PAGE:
Barrie to change virtual Canada Day programming in light of residential school discoveries

'The focus of the day is remembrance and education,' says Mayor Lehman

Orange will be the new red and white on Canada Day in Barrie.

Orange Shirt Day commemorates indigenous children forced into residential schools
Orange Shirt Day commemorates indigenous children forced into residential schools

The city is changing its virtual programming for July 1 following the discovery of about 751 unmarked graves at a former Saskatchewan residential school site, just weeks after the remains of 251 children were found at another former residential school in Kamloops, British Columbia.

“We will be including resources related to Indigenous history within the community and the tragic residential school system,” said Dawn McAlpine, General Manager of Community and Corporate Services.

“This year’s focus will be on our shared history and encouraging people to educate themselves and reflect on our history.”

McAlpine told city council on Monday the library has some great resources from the Indigenous community such as readings and a number of authors and there will be links to that information.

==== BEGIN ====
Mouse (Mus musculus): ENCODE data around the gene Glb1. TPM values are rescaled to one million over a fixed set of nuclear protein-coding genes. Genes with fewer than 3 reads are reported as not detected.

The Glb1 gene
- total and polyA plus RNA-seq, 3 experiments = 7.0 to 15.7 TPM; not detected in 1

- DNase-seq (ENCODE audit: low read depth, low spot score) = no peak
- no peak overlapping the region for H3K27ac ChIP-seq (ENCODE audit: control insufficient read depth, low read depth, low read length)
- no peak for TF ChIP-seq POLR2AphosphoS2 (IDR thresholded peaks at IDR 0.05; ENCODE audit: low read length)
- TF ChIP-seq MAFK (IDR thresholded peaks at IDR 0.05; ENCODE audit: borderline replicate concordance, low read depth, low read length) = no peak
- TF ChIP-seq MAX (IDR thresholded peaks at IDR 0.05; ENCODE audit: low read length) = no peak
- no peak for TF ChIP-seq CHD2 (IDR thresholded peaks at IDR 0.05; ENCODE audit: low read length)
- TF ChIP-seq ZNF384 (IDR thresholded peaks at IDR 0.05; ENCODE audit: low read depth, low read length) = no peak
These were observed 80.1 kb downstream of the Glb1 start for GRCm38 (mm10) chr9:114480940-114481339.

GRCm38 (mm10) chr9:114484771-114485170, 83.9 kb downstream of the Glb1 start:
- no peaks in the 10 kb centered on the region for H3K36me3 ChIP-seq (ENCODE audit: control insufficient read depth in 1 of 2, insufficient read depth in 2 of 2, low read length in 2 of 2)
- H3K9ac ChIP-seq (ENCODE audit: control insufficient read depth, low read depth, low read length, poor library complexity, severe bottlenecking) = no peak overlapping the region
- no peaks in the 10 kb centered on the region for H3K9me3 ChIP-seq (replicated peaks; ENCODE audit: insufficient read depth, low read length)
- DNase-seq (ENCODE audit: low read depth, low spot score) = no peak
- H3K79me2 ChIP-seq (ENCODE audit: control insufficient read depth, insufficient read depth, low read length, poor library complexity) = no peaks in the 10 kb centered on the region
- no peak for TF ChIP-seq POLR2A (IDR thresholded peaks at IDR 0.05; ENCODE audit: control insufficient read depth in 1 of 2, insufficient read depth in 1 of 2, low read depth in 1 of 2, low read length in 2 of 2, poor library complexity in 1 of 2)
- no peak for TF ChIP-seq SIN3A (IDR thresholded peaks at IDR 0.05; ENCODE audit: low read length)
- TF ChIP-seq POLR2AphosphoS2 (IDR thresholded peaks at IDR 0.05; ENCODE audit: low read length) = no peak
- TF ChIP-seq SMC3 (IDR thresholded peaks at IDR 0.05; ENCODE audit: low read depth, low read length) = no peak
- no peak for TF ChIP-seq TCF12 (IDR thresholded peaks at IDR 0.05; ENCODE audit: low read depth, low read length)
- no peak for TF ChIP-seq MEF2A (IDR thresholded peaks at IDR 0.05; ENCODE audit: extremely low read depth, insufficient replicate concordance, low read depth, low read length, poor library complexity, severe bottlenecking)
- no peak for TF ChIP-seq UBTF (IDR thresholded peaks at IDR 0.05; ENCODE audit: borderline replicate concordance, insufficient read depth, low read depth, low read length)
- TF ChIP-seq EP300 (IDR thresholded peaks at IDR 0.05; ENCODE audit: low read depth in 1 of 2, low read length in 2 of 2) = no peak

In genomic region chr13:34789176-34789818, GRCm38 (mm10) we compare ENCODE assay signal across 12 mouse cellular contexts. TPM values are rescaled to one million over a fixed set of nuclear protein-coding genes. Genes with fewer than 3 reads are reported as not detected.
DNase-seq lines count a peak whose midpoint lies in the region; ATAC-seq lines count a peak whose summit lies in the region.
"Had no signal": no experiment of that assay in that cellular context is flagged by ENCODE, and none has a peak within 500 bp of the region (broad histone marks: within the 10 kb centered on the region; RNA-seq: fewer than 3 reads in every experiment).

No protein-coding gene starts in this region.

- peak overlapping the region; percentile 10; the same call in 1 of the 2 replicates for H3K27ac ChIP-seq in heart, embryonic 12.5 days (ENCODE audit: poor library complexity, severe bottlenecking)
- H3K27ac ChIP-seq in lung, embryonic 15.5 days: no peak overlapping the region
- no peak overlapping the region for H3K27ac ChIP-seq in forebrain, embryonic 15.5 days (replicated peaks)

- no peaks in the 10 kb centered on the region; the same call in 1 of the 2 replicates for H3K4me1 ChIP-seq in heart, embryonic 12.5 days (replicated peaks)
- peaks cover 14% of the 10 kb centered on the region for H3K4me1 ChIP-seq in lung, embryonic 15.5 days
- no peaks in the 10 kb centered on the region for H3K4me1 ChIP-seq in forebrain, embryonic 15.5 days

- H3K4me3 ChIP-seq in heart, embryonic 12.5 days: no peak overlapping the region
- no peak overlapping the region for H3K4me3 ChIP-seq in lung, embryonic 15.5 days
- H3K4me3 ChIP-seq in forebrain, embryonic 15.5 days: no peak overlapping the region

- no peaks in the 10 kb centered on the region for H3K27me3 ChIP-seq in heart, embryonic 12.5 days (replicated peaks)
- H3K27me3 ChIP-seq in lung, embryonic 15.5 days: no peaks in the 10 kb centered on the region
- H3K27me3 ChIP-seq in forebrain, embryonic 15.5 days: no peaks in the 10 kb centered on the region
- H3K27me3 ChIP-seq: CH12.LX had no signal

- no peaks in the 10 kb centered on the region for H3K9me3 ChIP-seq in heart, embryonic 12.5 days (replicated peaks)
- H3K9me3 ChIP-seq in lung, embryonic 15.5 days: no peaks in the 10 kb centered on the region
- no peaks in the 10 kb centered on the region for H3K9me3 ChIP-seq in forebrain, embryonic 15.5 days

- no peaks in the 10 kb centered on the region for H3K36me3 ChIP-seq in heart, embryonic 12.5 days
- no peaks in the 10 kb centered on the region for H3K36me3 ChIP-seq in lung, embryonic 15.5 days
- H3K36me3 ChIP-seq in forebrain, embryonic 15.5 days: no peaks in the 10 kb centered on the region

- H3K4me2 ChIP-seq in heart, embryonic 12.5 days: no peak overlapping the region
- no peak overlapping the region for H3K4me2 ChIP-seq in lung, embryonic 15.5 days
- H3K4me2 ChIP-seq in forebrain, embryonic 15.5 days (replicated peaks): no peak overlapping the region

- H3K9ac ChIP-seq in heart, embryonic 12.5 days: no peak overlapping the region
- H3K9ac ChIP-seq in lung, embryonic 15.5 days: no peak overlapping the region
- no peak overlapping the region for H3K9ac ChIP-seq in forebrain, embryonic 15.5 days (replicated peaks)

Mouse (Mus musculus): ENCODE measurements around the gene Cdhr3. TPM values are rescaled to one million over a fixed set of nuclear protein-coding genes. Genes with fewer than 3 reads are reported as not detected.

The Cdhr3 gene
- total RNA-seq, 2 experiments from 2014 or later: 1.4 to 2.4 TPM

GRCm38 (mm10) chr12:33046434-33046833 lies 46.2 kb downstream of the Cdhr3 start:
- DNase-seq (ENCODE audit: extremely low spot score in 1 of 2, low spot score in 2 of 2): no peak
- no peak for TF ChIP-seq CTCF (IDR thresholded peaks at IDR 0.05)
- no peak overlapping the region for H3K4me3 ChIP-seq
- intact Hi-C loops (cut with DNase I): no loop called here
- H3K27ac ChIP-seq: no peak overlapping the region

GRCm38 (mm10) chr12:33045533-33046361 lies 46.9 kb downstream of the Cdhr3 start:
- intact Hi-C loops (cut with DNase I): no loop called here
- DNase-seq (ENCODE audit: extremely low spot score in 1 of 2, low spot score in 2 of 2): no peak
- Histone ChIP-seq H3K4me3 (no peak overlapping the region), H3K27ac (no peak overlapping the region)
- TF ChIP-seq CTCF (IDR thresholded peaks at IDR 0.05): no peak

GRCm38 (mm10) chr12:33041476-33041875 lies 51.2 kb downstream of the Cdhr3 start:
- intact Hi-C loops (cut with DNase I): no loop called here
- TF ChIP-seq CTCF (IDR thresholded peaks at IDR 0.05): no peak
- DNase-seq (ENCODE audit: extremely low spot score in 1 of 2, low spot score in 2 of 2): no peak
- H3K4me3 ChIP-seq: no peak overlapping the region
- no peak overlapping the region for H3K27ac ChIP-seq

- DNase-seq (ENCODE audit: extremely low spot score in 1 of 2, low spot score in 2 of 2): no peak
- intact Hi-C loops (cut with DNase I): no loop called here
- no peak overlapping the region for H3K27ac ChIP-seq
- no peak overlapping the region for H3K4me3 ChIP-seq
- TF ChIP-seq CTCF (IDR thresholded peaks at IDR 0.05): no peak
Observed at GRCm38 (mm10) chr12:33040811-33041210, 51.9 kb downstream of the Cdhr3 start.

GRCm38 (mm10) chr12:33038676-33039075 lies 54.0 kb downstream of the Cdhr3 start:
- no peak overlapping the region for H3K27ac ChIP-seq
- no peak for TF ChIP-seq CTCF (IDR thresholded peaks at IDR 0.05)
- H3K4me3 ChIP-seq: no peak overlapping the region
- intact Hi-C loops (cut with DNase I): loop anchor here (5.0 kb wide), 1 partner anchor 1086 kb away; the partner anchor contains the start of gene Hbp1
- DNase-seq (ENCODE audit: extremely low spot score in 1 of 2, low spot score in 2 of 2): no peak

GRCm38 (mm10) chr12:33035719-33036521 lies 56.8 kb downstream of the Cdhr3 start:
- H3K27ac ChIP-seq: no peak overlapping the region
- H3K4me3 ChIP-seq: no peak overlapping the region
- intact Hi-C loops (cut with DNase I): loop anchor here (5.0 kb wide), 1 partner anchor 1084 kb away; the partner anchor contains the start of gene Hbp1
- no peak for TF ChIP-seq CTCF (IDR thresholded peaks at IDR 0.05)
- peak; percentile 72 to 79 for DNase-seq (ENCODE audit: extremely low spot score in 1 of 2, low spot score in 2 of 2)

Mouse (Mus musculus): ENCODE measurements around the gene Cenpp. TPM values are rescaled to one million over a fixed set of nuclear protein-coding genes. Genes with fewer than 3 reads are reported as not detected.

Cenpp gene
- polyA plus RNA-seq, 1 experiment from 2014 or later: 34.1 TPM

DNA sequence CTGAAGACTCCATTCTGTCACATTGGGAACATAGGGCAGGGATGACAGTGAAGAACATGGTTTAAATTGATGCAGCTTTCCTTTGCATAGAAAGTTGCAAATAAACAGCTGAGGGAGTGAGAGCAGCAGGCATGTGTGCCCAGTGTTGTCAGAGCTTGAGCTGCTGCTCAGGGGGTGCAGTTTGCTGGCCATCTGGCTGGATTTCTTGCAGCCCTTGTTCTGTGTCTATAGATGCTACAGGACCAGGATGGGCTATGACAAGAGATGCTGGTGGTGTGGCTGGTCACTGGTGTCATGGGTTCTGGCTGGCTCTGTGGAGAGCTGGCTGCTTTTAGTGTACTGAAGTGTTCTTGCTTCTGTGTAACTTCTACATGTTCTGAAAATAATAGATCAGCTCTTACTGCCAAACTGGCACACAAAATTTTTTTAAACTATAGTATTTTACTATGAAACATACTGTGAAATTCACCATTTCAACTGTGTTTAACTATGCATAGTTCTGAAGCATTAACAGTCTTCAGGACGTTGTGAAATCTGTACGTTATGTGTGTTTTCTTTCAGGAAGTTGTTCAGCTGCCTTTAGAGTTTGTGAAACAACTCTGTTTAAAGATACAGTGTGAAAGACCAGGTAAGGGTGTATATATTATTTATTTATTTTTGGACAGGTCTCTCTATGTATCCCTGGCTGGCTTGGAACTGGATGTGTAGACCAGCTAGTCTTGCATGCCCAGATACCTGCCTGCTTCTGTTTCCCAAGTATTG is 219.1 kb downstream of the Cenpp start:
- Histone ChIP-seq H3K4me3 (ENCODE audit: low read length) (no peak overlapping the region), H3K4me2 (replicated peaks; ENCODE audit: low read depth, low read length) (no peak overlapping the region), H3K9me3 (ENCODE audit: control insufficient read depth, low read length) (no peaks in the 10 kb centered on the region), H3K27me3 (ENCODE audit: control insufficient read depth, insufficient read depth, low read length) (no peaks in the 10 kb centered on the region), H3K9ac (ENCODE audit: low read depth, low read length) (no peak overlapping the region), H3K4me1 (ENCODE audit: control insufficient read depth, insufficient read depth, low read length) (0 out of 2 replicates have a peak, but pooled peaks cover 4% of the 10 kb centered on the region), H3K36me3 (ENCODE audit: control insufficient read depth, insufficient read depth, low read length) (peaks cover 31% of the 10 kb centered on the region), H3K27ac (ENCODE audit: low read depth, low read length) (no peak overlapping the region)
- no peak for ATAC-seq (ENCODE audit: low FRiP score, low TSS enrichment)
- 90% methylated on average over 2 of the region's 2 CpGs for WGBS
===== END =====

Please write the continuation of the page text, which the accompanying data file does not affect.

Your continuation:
Meridian Place and the Five Points Theatre downtown will be lit up orange on July 1, and planning is underway for a sacred fire at the Spirit Catcher on the waterfront.

Spirit Catcher – City of Barrie

For a second straight July, traditional Canada Day celebrations such as fireworks and concerts have been cancelled because of pandemic restrictions.

“I think the really critical piece here is recognition that the focus of the day is remembrance and education,” said Mayor Jeff Lehman. “I think the message that will go up on the city’s Canada Day website and the focus of our celebrations should be on that, and using the opportunity of Canada Day in the city’s programming and material to help provide that opportunity for education to non-Indigenous residents and Canadians.”

McAlpine said a trivia contest and community photo contest was planned. While there are question marks about the trivia, she said the photo contest is something that will likely be discontinued unless there is an alternate solution.

“A lot of us are contemplating Canada Day much differently,” said the mayor. “We’ve shifted our Canada Day activities to be more reflective of that shared history and the focus on reflection and education.”

The shift in focus on Canada Day will not be unique to just Barrie. Many municipalities have announced that July 1 will be used as a day for reflection rather than celebration. Those communities include Fredericton, Belleville, Pickering, Victoria, Kamloops and Vancouver.

During a visit to Bracebridge on Monday, Premier Ford said Canada Day should be “a time for Ontarians to reflect” on what has happened to the First Nations communities in the past decades.